So what do I think of the game overall? Does it matter? Aren't you just going to play it anyway? My only recommendation is that even if you own a console, play this game on a PC to fully enjoy what it has to offer, and finally realise how consoles suck when it comes to FPS gaming.Viva la PC!
If you’re a PC gamer, the Crysis series needs no introduction. If not, you can also play a console version, but that’s like riding a cycle with training wheels and a little boy bell. I’m not a console hater, per se, but I do hate it when a great FPS game is “simplified” for console gamers. Although that’s not really the case here, I’d still prefer not to see an aim-assist option in the game menu. Another thing that can drive you crazy is the lack of a quick save function, something that we PC junkies are used to. But I get ahead of myself.
Crysis 2 is set in New York – in shambles of course. Everyone loves to bring the Big Apple to ruins for some reason, and you can expect a feast of Hollywood-ish destruction. In fact, the game begins with you as a grunt, looking at something trying to destroy the Statue of Liberty, just like every second B-grade disaster movie depicts. I won’t reveal the plot line, because there’s just about enough to begin with, but after a few forced cut scenes and some really corny acting, you end up with a Nanosuit. For the uninitiated, that’s a magical suit forged in the fires of Mordor by an evil wizard named Crynet that makes you want to scream “My precious” and cuddle it close to your body.
Anyway, without giving too much of the plot away again: aliens are involved, they’re mean looking blighters, and would crush you like a cockroach if it weren’t for your precious nanosuit. The suit is alive with AI and protects you with armour, strength and invisibility to fool Sauron’s…err… alien orcs and the human idiots as well.
The good bit of the game comes along when you notice that everything is kept in first person view, though some cut scenes seem to force your head to spin around like the girl from exorcist so that you don’t miss something important. Even upgrades are done by looking at an augmented reality menu on your hand, and twitching a pinkie gives you an extra something or another. Now if only there were a glove controller for the game – that would look and feel more realistic than mouse-clicking the glove.
The maps are actually quite linear, and not really as big as they feel. You’ll always have a voice of some friend or another to guide you along, and also seem to urge you forwards when you slow down to grab a bite to eat (in the real world). How I wish I could yell back at the characters, “Leave me alone, this dead bird isn’t going to eat itself you know!”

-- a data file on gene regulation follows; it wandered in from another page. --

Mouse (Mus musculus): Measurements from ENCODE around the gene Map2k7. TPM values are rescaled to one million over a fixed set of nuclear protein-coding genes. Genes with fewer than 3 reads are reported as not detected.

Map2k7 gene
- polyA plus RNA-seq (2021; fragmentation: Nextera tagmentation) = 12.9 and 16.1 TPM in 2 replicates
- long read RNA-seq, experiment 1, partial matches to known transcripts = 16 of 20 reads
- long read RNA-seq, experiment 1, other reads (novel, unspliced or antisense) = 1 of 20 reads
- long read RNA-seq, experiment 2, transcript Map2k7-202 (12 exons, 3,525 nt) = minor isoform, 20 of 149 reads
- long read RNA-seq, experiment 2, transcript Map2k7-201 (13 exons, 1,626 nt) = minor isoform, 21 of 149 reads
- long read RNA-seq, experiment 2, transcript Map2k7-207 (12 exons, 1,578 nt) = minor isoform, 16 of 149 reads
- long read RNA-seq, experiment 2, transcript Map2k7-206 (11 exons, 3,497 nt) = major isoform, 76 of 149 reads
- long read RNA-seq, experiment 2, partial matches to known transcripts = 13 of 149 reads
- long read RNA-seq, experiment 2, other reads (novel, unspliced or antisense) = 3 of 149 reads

The suit is so smart, it auto-magically marks and informs you of targets and dangers, and also of much needed ammo refill stops. What’s next, a suit that does the shooting for you as well?
The game’s not easy, at a moderate level, but it’s no cakewalk either, and enemy AI seems to be pretty decent. Not in Recruit mode though, because then everyone’s IQ drops to under 80 and enemies react about as quickly as a certain president did when the actual New York was under attack.
All of the above may lead you to believe I hated this game, but in truth I enjoyed it a little more than Crysis. What all of the easiness brings is more attention to detail on the part of the gamer, and only when you’re not focussing 24/7 on saving your backside can you look at the screen as a whole and appreciate the lighting effects of the game. Yes, the graphics are pretty good, and in certain areas the lighting is surreal, making you double back to catch that perfect screenshot. It’s also overdone quite a bit in a few places though, but it’s more good than bad. However, hardcore PC enthusiasts will be flabbergasted at the lack of something like an “Insane” graphics setting that would bring the latest hardware to its knees. Damn the consoles, again! “How can Crysis 2 not kill my PC?” you will scream, because part of you wants the graphics to be even better a year from now.
What isn’t bad at all is the music. In fact it’s just brilliance personified, and I’m not just saying this because it’s composed by Hans Zimmer of Hollywood fame – I had no idea who the composer was when I started playing it. If you want to experience how much a good background musical score can mask all flaws in a game, this is a must-play. Money well spent, standing ovation, and all that jazz.
There’s a multiplayer mode of course, and I hear it’s getting rave reviews from some fraggers, but I wouldn’t know because I’d much rather play the campaign again and again. Besides, all the good multi-players (how do you say that?) are probably pulling down settings to bare minimum to get that nanosecond advantage, which just defeats the audio/visual experience of a game that’s known for little else. Plus, it’s like playing Quake III where everyone has invisibility – kind of pointless for multiplayer sissies like me to even attempt.
So what do I think of the game overall? Does it matter? Aren’t you just going to play it anyway? My only recommendation is that even if you own a console, play this game on a PC to fully enjoy what it has to offer, and finally realise how consoles suck when it comes to FPS gaming… Viva la PC!
Publisher: Electronic Arts
Genre: First Person Shooter
Platforms: PC, PlayStation 3, Xbox 360
ESRB Rating: M
Price: 999 (PC), Rs. 2499 (Xbox 360, PlayStation 3)
Value for Money: 3
Overall: 3.5 out of 5